Ni in my backyard

Foreground | Stopping Russian sulfur-dioxide pollution from a notorious nickel smelter may take economic arguments

A scorched-earth economic policy (Photo: Ninaras)

Kevin McGwin

The good news first: Between 2001 and 2018, a Russian smelting operation on the Kola peninsula owned by Nornickel reduced emissions of sulfur dioxide, a toxic gas that causes acid rain, by almost half, according to company data. This without any reported productivity losses. The company has promised a further 25% reduction by 2023.

It is hard to put a price on environmental protection, but the cost of the emissions reduction hints at how seriously Nornickel now takes the problem; it expects to spend $17 billion on the effort.

That will go a long way towards improving air quality for those living in the city of Nikel, a city of 12,000 that takes its name from the metal that is the smelter’s main product.

The bad news is that the plant has been contaminating the environment for 80 years, rendering the area to the south, where most of the emissions it belches out wind up, a wasteland. Those who live in the city are less affected, but wind shifts can cause pollution levels to rise as high as 10 times above what is considered safe. In the short-term, inhaling sulfur dioxide makes breathing difficult, while prolonged exposure of the sort the people of Nikel experience is related to lung illness and premature death.


Occasional shifts in the wind that bring clouds from Nornickel over the Norwegian border, resulting in what have been labelled locally as ‘death clouds’, are accompanied by alerts that warn residents to remain indoors until the coast is clear. The name first began to be used almost three decades ago and helped to make Norwegians aware of the issue, but it was not until last year that Nornickel announced its final push to bring down emissions as low as possible.

Why the change? Some of this may be due to a Norwegian strategy of constant dialogue. Since 1992, the Norwegian-Russian environmental protection commission (which replaced a similar forum that existed during the Soviet era) has met scores of times. During the next such meeting, on Tuesday, Ola Elvestuen, the Norwegian environment minister, has pledged to take his Russian counterpart, Dmitry Kobylkin, to task for a cloud that floated over Finnmark on 25 Jan.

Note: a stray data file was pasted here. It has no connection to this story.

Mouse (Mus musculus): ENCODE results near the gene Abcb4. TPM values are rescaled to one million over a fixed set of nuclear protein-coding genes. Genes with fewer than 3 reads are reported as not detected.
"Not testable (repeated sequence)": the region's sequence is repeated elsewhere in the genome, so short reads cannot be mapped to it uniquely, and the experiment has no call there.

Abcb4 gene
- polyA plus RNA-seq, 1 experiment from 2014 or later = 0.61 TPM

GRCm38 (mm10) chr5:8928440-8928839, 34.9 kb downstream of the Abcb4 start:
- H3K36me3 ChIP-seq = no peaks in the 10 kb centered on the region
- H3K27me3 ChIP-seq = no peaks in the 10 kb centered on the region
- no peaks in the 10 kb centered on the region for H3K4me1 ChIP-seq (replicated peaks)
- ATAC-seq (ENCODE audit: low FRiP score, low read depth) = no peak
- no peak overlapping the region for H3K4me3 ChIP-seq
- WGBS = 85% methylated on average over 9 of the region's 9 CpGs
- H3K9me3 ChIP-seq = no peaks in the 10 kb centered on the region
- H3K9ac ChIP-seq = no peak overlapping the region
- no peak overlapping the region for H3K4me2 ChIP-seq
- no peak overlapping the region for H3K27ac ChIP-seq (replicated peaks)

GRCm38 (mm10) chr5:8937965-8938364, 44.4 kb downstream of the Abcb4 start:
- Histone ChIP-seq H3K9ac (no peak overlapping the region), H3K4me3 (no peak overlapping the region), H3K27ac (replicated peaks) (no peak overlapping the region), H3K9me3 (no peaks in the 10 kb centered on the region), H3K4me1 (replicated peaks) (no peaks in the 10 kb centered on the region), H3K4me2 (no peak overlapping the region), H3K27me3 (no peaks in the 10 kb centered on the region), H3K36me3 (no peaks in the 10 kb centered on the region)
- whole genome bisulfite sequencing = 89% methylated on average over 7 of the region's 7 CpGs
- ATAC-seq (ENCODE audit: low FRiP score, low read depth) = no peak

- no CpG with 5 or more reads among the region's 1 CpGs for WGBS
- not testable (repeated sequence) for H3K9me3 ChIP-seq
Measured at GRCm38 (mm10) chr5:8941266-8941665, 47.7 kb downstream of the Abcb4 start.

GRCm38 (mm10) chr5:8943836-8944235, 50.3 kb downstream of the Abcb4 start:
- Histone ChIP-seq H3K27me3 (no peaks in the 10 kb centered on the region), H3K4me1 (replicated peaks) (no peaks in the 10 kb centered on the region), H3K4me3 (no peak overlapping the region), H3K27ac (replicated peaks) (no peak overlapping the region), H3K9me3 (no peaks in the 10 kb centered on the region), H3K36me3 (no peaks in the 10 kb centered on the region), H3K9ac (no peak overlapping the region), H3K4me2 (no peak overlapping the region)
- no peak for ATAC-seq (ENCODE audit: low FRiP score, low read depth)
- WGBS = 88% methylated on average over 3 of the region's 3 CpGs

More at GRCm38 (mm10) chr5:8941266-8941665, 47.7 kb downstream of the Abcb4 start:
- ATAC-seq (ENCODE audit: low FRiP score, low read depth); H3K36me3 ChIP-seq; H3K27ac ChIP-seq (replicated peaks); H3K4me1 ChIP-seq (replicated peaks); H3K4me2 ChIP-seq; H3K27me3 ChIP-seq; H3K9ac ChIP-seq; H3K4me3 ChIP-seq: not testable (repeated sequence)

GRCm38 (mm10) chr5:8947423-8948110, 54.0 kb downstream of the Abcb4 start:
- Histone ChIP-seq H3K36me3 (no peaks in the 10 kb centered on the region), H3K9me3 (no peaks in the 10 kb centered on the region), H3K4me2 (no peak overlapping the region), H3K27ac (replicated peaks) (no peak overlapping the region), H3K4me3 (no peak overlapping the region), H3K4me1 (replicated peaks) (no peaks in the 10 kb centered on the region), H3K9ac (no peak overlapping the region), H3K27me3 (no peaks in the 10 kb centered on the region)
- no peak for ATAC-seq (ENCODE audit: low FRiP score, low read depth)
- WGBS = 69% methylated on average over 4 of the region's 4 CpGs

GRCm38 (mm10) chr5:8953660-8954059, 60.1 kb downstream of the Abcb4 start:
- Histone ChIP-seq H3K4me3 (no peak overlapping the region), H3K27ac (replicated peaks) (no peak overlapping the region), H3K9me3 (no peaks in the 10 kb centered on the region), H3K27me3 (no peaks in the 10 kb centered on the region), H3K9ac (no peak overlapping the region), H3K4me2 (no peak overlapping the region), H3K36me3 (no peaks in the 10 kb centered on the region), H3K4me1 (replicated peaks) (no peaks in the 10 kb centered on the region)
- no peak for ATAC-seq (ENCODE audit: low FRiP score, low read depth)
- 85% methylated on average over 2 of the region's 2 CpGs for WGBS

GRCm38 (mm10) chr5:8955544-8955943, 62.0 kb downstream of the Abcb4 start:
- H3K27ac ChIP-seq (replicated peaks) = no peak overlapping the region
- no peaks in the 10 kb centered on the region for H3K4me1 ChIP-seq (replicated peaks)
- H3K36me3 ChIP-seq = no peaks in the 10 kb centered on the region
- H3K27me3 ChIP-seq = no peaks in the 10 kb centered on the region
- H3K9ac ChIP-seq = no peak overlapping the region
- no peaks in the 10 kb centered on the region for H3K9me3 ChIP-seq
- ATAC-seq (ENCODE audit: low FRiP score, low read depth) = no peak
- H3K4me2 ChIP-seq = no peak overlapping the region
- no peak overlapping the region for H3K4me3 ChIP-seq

More of a catalyst is likely the economic incentives for doing so. Failing to cut emissions will result in Moscow issuing a crippling fine. So, instead of releasing it the sulfur dioxide it the smelting process produces, Norilsk will run it through a facility that will combine it with limestone to make gypsum, used in sheetrock and fertilizers. Such products could be sold, but there is no shortage of the material; for now, it will either be stockpiled or discarded.

Equally motivational may be a growing movement amongst carmakers to shun irresponsible producers when sourcing nickel for the batteries that power their electric cars. More recently, local officials in Norway have called for a public shaming of producers of other battery-powered devices, such as smartphones.

Mr Elvestuen, in advance of this week’s meeting, made it clear that Oslo would keep pressure on Moscow until the air quality around Nornickel was acceptable. Speaking frankly will win him points at home, but to clear the air he will need to be able to swing a couple of big industries in Nornickel’s face.

When: 19 Feb
Where: Moscow, Russia

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